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Studies of Radiocesium Release from Plant Mass Biodegradation

A consequence of the contamination of plants with radiocesium after a nuclear accident or a radiological event with a radioactive source is that the biodegradation of plant tissues accumulated in soil will release the radionuclide, inducing its recirculation in the environment. The relevance and the mechanisms involved in this phenomenon are the questions to be answered in this research. An experimental protocol was arranged in order to distinguish the 137Cs behaviour during biodegradation when plants are contaminated through atmospheric deposition (i.e. external contamination) or soil to root upatake (i.e. internal contamination) and to describe the role of humic acids in the 137Cs transport (Figure 1). Small scale laboratory experiments consisted of: a) preparation of contaminated biomass ; b) biodegradation in containers with regular sampling of compost eluates; c) determination of 137Cs by gamma spectrometry, and d) analyses of humic acids by chromatograpy.

 PSR 17

Figure 1. Illustration of 137Cs cycle resulting from plant biomass degradation in soil.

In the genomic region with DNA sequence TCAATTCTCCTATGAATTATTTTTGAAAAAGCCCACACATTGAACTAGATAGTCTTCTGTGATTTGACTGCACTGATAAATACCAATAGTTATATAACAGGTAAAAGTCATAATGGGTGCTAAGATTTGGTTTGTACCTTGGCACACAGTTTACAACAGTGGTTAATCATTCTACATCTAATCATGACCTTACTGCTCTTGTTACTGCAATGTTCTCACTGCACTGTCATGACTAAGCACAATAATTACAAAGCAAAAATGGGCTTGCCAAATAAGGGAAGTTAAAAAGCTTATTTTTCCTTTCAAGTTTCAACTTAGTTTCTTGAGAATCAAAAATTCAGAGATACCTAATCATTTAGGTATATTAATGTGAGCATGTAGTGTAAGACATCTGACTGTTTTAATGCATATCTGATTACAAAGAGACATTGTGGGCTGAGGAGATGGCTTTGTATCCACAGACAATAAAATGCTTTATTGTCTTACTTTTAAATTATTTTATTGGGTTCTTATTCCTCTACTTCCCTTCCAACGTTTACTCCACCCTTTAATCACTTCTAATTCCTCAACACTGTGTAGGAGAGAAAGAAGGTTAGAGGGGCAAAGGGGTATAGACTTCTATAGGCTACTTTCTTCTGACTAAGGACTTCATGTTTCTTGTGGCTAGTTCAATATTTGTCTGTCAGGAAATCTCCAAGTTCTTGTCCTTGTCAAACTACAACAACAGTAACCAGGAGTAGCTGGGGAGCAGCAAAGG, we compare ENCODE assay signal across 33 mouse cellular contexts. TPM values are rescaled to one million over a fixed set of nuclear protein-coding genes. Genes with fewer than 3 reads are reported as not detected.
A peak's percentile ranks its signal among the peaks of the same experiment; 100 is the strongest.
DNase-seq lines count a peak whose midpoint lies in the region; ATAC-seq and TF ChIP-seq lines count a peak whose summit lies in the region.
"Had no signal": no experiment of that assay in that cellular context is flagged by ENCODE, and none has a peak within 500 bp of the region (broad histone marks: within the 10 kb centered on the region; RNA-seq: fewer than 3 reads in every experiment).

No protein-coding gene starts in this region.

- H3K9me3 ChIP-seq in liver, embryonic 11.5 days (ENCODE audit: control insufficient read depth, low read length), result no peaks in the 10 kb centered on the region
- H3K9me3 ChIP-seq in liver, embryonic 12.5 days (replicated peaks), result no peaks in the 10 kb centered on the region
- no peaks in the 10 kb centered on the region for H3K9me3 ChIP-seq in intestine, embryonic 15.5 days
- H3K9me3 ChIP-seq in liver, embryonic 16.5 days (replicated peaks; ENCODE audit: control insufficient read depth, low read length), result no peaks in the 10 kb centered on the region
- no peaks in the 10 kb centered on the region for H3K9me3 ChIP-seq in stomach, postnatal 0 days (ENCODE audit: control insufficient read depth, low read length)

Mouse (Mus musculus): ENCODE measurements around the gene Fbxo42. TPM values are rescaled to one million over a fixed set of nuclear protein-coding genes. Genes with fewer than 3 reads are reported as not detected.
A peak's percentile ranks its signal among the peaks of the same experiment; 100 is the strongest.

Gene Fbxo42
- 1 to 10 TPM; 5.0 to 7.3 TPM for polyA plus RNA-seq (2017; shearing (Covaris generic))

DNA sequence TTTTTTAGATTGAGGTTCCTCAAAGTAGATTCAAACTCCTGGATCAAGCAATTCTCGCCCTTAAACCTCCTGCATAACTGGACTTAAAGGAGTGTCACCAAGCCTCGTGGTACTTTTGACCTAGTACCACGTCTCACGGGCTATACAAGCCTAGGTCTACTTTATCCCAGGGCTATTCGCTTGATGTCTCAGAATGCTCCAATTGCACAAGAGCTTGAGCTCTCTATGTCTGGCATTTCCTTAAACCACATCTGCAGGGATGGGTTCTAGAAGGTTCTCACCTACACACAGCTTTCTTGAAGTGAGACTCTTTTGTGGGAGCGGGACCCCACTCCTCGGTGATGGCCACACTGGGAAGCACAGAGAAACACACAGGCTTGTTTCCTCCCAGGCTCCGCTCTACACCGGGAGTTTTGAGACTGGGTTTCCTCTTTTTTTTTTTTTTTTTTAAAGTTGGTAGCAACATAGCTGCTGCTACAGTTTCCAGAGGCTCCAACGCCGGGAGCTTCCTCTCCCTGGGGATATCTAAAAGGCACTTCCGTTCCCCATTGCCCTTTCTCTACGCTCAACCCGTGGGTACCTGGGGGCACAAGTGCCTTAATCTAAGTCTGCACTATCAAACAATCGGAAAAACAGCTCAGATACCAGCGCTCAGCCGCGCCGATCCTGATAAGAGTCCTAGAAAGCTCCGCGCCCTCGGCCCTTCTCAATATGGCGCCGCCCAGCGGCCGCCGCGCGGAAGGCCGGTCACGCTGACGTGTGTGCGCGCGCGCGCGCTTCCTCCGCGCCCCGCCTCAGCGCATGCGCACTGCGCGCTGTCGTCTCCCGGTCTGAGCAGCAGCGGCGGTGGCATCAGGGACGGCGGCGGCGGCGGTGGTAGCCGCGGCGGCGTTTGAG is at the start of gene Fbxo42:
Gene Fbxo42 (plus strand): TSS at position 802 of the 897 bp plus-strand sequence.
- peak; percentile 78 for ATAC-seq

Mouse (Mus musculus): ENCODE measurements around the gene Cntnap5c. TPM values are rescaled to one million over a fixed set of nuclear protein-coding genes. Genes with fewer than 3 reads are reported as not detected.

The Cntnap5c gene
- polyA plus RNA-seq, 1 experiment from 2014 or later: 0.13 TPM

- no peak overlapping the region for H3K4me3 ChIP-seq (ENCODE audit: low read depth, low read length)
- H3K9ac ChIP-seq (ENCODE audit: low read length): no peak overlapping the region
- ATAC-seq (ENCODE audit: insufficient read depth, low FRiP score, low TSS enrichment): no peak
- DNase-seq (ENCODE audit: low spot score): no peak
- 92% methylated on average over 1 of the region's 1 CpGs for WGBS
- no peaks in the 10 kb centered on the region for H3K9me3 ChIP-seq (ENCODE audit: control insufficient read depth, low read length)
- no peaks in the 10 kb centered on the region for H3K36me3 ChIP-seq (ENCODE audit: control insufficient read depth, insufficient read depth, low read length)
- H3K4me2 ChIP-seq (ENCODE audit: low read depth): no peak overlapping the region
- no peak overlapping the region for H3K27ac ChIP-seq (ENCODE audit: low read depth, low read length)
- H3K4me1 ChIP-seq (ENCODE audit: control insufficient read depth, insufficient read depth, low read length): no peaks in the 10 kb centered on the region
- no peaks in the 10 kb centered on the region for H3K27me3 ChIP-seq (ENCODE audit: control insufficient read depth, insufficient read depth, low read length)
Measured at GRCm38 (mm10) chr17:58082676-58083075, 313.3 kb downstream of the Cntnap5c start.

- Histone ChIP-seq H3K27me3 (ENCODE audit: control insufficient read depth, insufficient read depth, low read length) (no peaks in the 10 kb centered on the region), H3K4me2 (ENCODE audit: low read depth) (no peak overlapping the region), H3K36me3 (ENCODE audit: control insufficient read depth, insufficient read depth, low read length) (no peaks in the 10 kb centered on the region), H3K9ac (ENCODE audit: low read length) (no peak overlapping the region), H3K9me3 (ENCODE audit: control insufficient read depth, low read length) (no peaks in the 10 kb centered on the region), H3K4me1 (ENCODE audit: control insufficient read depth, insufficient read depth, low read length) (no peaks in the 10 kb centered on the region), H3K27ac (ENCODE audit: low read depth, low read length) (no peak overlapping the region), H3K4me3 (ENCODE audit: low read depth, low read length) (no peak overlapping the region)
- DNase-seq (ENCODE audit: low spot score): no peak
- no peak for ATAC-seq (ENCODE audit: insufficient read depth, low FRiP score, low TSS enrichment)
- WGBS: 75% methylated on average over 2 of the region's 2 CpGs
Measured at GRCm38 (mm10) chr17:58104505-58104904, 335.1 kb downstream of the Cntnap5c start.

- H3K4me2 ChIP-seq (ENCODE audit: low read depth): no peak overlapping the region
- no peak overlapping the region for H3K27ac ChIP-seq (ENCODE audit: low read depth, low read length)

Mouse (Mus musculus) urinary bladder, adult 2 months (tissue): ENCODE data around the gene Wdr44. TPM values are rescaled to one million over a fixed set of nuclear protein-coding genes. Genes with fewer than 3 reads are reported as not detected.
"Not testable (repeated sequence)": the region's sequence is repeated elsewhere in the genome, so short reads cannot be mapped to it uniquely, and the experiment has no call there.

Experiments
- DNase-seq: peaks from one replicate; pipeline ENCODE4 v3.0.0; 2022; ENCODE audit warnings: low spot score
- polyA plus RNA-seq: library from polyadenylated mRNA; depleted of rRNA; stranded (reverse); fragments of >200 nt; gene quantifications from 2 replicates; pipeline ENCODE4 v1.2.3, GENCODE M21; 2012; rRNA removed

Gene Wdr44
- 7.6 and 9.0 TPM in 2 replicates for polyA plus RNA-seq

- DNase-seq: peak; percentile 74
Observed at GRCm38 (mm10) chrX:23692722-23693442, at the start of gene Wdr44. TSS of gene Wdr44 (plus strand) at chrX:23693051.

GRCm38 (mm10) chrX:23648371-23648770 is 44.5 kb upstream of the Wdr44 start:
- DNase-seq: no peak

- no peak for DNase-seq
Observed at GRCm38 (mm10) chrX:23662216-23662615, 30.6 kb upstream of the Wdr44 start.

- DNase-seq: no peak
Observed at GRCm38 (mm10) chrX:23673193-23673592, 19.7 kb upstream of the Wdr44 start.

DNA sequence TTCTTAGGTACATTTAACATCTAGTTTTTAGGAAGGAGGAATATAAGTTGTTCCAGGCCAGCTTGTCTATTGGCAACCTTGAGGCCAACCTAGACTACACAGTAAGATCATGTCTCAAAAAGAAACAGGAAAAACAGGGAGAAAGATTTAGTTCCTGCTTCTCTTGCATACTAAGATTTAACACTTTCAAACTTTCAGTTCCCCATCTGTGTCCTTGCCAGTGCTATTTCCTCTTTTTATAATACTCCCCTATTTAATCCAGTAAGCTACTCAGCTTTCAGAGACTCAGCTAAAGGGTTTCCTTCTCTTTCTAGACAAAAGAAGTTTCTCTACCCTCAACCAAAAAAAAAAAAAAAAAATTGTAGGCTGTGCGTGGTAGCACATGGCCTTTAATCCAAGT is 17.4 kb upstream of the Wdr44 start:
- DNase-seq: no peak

Achievements in 2016

Almost all radiocesium is released from the biomass with water eluates. Small differences are found between the 137Cs concentrations in the residual detritus from the both experimental trials. The lower concentration is in the detritus from internal contamination. The role of humic acids in the 137Cs transport is very important: more than 90% of 137Cs is associated with humic acids.

  • Oral presentation - “Behaviour of Cs-137 during biodegradation of contaminated biomass. J. Mihalík, J.A. Corisco and M.J. Madruga”,  2nd International Conference on Radioecological Concentration Processes ( 50 years later), Seville (Spain), November 6th – 9th, 2016“.

Achievements in 2017

When Cs 137 associated with fresh humic acids from the compost reaches the soil, it is redistributed among various organic compounds that are present in the soil system. Almost all Cs 137 is adsorbed on clay or clay coated with humic acids. To estimate its later bioavailability for plants,  an extraction with 1 M ammonium acetate was applied. In course of extraction 25 – 45% of Cs 137 was released from the clay.

  • Oral presentation - “The role of humic acids in 137Cs mobility. J. Mihalík, J.A. Corisco and M.J. Madruga”, ENVIRA 2017 – 4th International Conference on Environmental Radioactivity, May 29th – June 2th, Vilnius, Lithuania.

An experiment on the analysis of uranium speciation in plant xylem is still ongoing. The experiment demands precise collection of the xylem sap from decapitated sunflower stem. The speciation analyses are provided by J. Marçalo (ESI MS) and C. Fernandes (HPLC) in the scope of a collaborative effort within in the C2TN Thematic Strand “EARTH SYSTEMS, RADIOACTIVITY and CULTURAL HERITAGE / ENVIRONMENTAL SCIENCES “.


Contact persons: Maria José Madruga, José Corisco e Ján Mihalik